How to Become a Laird, Lord or Lady

In the United Kingdom, the titles of “Lord” and “Lady” are typically hereditary titles passed down through families.

To become a Lord or Lady, you generally need to be born into a family that already holds a Lordship title, or be granted a Lordship title by the monarch, King Charles III.

There are several other ways in which one can be granted a Lordship title, however, so long as you note the important differences between the options that follow and the traditional method noted above.

  1. Buy one: So long as don’t mind that the Lordship or Ladyship is a fun novelty, It is possible to purchase a Lordship title from companies like Highland Titles. These titles are not noble titles and you cannot sit in the House of Lords, but you can use our registered trademarks “Lord / Lady of the Glen”.
  2. Marriage: If you marry someone who already holds a Lordship or Lady title, you may be entitled to use the title as well.
  3. Appointment: It is also possible to be appointed to the House of Lords, which is one of the two chambers of the UK Parliament. Members of the House of Lords are typically appointed by the monarch on the recommendation of the Prime Minister or other senior officials.

The Origins of Laird, Lord, and Lady Titles

The term ‘Lord’ has been used in the UK since 1066 when William the Conqueror carved up the land into manors with titles which he bestowed on his loyal barons.

Many people associate being a Lord or Lady with land ownership. However, becoming a Lord and Lady is not always attached to owning or inheriting land. Let us explore some of the other ways.

Today we associate the term Lord with someone who holds a title of peerage or courtesy title, either inherited or granted.

The term ‘Lady or “Ladyship” is simply a term of reference used to address a lady who has a title and ladyship titles can be gained in exactly the same way as Lordship title.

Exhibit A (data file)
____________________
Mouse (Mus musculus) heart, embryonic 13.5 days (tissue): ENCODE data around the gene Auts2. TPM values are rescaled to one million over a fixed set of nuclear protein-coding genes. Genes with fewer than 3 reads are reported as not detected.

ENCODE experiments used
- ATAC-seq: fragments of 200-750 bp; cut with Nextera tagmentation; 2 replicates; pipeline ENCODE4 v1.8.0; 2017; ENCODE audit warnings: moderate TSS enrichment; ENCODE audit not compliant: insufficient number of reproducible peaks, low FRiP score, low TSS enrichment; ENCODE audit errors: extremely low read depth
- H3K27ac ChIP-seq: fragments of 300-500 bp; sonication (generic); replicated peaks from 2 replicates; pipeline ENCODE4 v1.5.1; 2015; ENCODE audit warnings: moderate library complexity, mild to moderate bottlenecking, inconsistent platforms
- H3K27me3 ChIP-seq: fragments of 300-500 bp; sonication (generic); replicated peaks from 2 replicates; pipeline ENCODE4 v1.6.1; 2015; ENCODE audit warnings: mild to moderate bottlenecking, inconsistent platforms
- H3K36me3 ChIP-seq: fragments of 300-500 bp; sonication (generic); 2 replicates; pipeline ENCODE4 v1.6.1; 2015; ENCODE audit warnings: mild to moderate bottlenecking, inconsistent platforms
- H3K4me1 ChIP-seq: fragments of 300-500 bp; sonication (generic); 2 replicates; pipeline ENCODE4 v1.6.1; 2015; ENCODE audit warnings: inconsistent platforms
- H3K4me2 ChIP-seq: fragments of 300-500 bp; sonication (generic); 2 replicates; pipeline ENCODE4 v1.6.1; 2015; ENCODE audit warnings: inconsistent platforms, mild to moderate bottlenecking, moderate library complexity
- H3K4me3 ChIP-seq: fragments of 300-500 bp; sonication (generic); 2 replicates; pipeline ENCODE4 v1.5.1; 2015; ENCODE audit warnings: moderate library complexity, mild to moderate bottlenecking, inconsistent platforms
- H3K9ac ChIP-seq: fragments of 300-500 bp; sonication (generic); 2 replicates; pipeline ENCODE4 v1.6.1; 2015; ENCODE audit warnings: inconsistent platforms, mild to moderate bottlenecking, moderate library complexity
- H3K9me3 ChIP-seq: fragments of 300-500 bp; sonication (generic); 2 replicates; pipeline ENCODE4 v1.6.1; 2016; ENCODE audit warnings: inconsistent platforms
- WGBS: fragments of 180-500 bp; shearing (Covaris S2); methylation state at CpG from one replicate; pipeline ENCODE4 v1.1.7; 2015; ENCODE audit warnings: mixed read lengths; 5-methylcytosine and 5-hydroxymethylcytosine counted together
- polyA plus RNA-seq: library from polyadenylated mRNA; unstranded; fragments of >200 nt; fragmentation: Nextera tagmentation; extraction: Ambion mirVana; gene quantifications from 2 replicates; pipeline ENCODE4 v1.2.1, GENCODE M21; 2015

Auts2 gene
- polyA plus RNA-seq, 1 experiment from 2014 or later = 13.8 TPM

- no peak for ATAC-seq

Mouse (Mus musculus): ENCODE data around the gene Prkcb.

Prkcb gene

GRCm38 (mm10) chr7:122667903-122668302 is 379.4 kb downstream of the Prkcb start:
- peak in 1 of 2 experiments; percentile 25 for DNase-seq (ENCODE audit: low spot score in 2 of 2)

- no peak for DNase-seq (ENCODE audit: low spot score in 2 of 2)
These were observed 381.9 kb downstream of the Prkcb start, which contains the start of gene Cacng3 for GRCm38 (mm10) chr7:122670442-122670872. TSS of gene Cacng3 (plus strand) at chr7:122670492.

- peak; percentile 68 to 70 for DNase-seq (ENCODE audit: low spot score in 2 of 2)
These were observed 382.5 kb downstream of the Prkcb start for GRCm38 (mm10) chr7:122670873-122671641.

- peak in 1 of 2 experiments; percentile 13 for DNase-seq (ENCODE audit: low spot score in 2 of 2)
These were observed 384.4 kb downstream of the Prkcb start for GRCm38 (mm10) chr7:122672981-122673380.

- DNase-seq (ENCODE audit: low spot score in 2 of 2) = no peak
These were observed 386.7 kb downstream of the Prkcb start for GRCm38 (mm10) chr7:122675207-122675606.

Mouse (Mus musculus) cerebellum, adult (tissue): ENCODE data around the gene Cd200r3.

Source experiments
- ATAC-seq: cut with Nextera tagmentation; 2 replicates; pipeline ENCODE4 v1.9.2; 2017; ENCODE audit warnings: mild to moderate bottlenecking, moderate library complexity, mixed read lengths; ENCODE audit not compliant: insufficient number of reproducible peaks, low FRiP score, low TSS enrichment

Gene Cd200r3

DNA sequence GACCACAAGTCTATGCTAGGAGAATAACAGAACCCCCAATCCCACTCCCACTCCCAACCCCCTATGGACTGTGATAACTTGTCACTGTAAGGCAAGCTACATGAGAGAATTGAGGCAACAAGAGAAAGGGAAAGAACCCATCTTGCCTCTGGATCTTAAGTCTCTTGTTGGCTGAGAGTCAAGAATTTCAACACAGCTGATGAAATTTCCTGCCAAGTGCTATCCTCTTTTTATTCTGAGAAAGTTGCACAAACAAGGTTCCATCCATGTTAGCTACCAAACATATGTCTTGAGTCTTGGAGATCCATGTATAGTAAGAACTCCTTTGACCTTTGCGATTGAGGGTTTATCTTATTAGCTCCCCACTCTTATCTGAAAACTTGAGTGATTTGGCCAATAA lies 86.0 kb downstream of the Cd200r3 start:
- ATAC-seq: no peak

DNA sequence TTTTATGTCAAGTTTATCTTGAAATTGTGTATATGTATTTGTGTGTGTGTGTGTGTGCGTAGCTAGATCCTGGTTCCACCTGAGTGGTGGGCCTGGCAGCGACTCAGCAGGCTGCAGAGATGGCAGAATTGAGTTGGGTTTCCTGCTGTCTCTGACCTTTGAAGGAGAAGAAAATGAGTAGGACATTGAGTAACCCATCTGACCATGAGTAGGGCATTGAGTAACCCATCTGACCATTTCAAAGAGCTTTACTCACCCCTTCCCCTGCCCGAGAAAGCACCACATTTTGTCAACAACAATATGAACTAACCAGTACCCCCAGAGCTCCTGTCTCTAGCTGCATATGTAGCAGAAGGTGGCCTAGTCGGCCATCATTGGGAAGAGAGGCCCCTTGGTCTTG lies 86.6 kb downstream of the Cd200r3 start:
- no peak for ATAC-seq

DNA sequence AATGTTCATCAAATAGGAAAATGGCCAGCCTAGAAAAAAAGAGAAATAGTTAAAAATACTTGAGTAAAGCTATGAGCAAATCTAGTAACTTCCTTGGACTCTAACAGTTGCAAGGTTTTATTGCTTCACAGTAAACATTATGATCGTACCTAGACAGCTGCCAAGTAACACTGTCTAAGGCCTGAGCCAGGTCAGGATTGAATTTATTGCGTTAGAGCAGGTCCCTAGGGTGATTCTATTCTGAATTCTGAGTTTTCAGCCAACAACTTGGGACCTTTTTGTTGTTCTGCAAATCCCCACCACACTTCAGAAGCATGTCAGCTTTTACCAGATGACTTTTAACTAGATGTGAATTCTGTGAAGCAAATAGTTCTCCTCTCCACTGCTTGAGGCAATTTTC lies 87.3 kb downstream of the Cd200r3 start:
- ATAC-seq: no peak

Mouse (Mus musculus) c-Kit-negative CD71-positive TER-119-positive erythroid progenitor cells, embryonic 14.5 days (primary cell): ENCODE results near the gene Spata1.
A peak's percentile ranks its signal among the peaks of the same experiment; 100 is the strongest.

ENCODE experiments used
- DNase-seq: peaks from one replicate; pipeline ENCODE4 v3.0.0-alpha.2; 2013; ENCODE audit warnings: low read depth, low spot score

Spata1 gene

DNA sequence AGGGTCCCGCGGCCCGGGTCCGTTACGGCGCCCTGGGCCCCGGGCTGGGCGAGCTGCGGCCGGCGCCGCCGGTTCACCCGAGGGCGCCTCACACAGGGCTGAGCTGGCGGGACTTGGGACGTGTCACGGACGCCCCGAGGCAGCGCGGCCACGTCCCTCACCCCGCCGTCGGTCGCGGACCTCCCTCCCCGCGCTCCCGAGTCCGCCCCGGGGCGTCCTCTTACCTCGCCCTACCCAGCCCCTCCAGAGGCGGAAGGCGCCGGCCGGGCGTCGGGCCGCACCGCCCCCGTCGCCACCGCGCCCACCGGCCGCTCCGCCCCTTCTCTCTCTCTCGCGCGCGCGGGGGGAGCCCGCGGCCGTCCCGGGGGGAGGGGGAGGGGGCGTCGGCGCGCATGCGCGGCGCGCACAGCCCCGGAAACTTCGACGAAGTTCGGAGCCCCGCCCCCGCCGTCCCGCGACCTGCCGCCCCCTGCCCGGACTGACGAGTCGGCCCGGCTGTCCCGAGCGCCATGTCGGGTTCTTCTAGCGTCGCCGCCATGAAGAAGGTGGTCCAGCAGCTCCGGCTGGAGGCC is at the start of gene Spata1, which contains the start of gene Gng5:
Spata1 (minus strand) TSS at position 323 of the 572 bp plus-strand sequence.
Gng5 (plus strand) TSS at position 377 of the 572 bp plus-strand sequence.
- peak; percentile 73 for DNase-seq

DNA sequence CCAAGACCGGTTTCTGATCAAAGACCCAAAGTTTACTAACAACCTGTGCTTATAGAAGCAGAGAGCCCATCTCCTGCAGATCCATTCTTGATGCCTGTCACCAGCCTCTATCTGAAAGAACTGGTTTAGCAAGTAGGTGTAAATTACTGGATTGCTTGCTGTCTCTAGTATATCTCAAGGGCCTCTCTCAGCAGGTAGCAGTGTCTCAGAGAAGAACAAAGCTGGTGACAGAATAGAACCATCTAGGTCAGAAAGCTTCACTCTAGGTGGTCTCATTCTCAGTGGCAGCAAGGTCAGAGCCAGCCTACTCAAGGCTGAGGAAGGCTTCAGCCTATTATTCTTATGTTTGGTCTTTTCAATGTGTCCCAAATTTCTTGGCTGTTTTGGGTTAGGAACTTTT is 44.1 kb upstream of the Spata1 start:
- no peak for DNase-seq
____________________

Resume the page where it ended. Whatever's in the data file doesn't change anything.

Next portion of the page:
How is Laird different from Lord or Lady?

“Laird” is a Scottish title usually reserved for those who own larger estates in Scotland.  It is still used today, and Laird’s houses are usually impressive and traditional.

It translates into Engilsh as “Lord” and the female equivalent of both is “Lady”.

What is a Lordship / Ladyship?

Historically, a Lordship was the name given to a territory or estate that was given to a Lord. “Lordship” can also be used in the UK as a polite and formal way of referring to a male peer without using his full title. For example, rather than saying “the Lord Voldemort of Slytherin is visiting London today”, one might say “His Lordship is visiting London today”.

“Ladyship” is simply the female equivalent.

What is a Lairdship?

The word “Laird” has never been associated with nobility and peerage, only the ownership of land in Scotland.

Becoming a Laird, Lord or Lady of the Glen couldn’t be simpler!

  1. Choose your plot
  2. Fill in your information and purchase the plot
  3. Receive your gift pack and permission to use our registered trademarks, Laird, Lord and Lady of the Glen.
  4. Enjoy your new style! Your personalised certificate is suitable for display.

If you choose the Highland Titles method, then becoming a Laird, Lord or Lady of the Glen couldn’t be simpler!

The Ability to Officially Change Your Name

If you choose to, you can use a deed poll service to change your name from e.g John Smith to Lord John Smith. You can then update various forms of ID.